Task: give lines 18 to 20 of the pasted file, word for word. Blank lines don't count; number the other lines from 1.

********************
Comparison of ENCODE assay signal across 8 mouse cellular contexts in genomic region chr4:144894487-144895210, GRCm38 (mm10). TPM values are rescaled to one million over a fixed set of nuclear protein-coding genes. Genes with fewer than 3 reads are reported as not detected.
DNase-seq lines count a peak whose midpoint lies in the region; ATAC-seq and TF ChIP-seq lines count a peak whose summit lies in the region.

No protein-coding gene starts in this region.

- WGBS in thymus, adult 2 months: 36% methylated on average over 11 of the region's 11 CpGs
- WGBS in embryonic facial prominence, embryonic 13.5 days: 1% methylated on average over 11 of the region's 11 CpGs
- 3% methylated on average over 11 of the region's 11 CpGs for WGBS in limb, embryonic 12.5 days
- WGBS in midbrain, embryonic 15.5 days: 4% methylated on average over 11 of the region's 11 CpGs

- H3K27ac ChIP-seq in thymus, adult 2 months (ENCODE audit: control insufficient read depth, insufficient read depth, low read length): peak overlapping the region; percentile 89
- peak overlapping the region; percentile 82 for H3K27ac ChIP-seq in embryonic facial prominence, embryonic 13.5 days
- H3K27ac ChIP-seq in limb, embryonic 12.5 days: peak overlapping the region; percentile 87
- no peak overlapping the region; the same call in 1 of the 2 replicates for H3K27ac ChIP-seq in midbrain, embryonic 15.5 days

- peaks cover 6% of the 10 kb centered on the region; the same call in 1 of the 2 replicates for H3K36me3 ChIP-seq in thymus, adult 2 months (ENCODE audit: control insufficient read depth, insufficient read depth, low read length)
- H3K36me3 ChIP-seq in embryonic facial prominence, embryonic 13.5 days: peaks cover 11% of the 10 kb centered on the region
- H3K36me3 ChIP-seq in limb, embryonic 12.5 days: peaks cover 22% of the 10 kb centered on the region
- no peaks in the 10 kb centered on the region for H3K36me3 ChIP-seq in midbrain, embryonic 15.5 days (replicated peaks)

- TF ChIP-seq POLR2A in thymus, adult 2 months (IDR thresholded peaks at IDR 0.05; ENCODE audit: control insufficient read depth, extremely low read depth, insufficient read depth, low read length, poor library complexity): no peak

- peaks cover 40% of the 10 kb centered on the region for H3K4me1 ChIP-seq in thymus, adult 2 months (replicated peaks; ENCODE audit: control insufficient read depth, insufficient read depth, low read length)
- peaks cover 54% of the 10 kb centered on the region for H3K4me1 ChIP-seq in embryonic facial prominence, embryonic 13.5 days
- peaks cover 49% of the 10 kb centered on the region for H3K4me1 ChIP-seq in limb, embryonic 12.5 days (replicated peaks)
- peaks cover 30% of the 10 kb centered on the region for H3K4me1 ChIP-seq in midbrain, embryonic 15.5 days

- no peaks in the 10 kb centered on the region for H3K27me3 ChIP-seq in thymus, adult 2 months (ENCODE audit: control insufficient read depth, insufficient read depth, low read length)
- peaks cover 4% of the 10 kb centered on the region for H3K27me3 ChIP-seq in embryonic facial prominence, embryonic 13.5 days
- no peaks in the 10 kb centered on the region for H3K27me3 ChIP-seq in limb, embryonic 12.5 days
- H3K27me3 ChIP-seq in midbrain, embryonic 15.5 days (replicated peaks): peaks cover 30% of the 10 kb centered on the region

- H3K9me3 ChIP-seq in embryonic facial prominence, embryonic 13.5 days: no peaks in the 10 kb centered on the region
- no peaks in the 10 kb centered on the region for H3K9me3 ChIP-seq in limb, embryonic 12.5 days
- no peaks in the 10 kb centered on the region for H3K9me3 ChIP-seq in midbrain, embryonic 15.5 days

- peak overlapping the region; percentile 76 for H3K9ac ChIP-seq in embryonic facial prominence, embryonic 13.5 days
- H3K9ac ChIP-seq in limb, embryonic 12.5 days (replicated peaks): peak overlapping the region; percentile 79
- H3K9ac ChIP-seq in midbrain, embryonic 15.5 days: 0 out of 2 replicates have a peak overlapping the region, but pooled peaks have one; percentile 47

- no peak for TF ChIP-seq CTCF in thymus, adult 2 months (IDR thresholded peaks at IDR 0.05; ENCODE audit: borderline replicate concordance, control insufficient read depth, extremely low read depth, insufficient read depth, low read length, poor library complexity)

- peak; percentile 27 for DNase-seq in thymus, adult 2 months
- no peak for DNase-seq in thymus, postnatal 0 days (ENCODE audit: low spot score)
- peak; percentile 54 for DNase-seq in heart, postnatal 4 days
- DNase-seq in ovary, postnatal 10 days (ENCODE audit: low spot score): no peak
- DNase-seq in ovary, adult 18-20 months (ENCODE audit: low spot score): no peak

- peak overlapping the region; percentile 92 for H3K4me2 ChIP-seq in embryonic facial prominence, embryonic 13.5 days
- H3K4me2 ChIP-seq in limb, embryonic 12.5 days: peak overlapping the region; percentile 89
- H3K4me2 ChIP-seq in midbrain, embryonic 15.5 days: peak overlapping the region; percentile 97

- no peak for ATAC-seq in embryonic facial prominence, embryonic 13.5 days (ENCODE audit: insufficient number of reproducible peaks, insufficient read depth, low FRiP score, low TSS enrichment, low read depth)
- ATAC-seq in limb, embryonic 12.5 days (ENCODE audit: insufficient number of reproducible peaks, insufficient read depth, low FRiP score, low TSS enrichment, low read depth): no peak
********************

- peaks cover 54% of the 10 kb centered on the region for H3K4me1 ChIP-seq in embryonic facial prominence, embryonic 13.5 days
- peaks cover 49% of the 10 kb centered on the region for H3K4me1 ChIP-seq in limb, embryonic 12.5 days (replicated peaks)
- peaks cover 30% of the 10 kb centered on the region for H3K4me1 ChIP-seq in midbrain, embryonic 15.5 days